Family history of breast cancer increases the risk of prostate cancer: results from the EPICAP study
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Pierre-Jean Lamy1,2, Brigitte Trétarre3, Xavier Rebillard1, Marie Sanchez4, Sylvie Cénée4 and Florence Ménégaux4
1Service Urologie, Clinique Beau Soleil, Montpellier, France
2Institut d’Analyse Génomique-Imagenome, Labosud, Montpellier, France
3Registre des Tumeurs de l’Hérault, ICM, Montpellier, France
4Université Paris-Saclay, Université Paris-Sud, CESP (Center for Research in Epidemiology and Population Health), Inserm, Team Cancer and Environment, Villejuif, France
Pierre-Jean Lamy, email: [email protected]
Keywords: family history of cancer; epidemiology; prostate cancer; breast cancer; Gleason score
Abbreviations: BCa: breast cancer; GS: Gleason score; OR: Odd ratio; PCa: prostate cancer
Received: March 01, 2018 Accepted: April 17, 2018 Published: May 04, 2018
Introduction: Familial aggregation is now well established with an increased risk of prostate cancer in patients with a family history of prostate cancer in first degree relatives. The aim of this paper was to investigate the role of family history of cancer in first degree relatives in prostate cancer risk.
Results: As expected, a family history of prostate cancer in first-degree relatives was more frequent in cases than in controls (OR 3.10, 95% CI 2.32–4.15). A family history of early BCa (before age 50) in first-degree relatives was more frequent in cases than in controls (OR 1.79, 95% CI 1.09–2.94) with higher risk of aggressive PCa. The association was more pronounced for BCa in daughters (OR 15.26 95% CI 1.95–120).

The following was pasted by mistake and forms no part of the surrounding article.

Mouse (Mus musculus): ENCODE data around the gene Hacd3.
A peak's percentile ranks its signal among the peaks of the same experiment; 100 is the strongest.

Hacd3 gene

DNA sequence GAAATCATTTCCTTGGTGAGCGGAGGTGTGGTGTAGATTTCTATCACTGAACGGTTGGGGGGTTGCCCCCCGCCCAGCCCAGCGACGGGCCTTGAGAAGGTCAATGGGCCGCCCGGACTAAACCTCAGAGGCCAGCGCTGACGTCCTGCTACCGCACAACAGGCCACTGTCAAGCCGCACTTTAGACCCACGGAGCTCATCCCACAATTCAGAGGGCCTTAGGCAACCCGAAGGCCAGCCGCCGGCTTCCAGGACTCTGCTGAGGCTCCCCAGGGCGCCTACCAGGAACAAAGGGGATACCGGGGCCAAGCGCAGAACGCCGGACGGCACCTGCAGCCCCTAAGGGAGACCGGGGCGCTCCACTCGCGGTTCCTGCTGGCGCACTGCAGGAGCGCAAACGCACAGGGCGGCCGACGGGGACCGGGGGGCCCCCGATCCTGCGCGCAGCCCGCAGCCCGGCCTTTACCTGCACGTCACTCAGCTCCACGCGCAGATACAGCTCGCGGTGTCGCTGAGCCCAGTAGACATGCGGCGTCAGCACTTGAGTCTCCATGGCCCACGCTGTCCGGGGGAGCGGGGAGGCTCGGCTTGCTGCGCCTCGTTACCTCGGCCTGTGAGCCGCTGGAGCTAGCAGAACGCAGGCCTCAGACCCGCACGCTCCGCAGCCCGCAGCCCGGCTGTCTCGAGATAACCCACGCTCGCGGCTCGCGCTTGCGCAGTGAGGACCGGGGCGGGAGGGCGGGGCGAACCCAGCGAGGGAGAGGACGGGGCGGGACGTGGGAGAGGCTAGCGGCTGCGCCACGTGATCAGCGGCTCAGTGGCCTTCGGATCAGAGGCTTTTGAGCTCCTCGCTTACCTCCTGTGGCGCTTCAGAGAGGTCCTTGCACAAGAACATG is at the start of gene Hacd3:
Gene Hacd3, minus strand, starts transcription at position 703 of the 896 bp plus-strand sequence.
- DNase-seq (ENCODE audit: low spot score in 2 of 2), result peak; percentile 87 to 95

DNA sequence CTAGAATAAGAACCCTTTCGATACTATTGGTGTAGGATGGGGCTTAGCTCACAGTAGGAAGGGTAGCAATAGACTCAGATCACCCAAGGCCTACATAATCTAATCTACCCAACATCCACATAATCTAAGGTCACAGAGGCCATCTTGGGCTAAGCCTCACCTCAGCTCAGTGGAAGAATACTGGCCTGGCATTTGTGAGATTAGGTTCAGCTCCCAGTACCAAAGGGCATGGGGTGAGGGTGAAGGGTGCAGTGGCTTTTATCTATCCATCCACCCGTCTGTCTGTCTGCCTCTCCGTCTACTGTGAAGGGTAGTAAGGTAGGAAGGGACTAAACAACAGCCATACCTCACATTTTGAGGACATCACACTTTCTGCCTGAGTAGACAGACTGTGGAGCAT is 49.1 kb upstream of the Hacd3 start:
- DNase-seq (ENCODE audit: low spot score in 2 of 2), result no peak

Conclusions: In summary, a family history of BCa in first degree relatives before age 50 may increases the risk of PCa with higher Gleason score. This finding could suggest a specific prostate surveillance and/or genetic counselling for men who present such familial history.
Methods: EPIdemiological study of Prostate CAncer (EPICAP) is a population-based case-control study specifically designed to investigate the role of environmental and genetic factors in prostate cancer. Detailed information on family history of cancer in first degree relatives (parents, brothers and sisters, children) was collected as well as the age of occurrence and the localization of each cancer. Overall, 819 cases and 879 controls have been included.
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